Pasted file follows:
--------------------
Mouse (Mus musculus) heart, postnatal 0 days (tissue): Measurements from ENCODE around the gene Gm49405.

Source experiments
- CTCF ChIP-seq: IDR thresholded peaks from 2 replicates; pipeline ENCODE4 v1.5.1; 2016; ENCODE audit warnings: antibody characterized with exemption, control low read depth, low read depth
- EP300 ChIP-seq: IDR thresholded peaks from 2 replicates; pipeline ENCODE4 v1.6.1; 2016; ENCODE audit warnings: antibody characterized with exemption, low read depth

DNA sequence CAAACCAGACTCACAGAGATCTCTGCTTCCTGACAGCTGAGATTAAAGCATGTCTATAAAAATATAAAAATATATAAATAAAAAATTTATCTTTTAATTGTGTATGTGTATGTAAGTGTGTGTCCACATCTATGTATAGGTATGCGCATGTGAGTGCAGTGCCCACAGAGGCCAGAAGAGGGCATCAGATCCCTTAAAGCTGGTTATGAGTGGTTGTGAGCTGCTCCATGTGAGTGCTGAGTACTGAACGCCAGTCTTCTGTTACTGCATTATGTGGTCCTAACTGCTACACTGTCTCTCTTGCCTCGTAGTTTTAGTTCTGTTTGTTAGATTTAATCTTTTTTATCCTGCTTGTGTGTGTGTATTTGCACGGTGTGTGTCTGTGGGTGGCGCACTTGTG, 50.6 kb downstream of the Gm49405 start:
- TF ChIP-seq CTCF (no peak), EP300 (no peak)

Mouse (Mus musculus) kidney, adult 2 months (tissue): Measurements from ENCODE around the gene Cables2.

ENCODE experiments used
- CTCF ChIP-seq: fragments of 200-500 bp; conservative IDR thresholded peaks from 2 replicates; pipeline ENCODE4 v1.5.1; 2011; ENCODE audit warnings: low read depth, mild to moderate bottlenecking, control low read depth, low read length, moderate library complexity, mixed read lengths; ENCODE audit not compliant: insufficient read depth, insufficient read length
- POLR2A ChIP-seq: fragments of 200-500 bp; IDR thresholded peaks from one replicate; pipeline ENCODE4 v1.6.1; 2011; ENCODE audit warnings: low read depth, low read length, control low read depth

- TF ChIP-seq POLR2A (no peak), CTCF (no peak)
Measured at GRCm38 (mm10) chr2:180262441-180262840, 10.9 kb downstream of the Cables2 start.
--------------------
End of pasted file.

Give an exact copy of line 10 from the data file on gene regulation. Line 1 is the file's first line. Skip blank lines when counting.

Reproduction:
- POLR2A ChIP-seq: fragments of 200-500 bp; IDR thresholded peaks from one replicate; pipeline ENCODE4 v1.6.1; 2011; ENCODE audit warnings: low read depth, low read length, control low read depth